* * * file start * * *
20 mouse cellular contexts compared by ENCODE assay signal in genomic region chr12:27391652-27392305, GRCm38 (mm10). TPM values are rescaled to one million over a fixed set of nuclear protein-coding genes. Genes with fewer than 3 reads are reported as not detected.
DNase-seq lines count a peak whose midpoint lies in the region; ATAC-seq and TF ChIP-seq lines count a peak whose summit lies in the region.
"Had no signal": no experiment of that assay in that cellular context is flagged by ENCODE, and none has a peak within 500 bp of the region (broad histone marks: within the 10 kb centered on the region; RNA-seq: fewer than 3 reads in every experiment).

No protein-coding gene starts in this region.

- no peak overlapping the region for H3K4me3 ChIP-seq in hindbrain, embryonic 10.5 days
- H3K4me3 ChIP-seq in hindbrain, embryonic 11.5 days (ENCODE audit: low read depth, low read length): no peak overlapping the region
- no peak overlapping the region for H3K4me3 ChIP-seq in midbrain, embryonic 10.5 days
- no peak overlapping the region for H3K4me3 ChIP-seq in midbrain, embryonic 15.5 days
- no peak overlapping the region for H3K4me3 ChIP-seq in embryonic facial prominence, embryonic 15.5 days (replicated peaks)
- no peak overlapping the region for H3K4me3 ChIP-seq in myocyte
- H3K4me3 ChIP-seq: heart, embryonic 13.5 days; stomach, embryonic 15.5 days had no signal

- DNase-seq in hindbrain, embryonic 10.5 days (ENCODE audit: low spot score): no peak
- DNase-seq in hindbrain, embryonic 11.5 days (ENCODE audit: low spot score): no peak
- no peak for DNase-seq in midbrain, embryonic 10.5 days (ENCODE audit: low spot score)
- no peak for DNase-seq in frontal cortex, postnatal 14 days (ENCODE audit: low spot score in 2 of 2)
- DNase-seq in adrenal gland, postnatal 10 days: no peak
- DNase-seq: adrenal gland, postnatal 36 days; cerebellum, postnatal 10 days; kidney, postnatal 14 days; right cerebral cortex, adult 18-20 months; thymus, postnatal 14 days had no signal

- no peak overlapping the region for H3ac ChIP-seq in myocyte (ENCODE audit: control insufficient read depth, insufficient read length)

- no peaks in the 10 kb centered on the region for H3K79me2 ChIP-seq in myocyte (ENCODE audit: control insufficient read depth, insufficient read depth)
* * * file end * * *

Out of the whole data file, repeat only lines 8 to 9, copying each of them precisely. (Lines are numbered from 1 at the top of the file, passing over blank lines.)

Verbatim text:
- no peak overlapping the region for H3K4me3 ChIP-seq in midbrain, embryonic 15.5 days
- no peak overlapping the region for H3K4me3 ChIP-seq in embryonic facial prominence, embryonic 15.5 days (replicated peaks)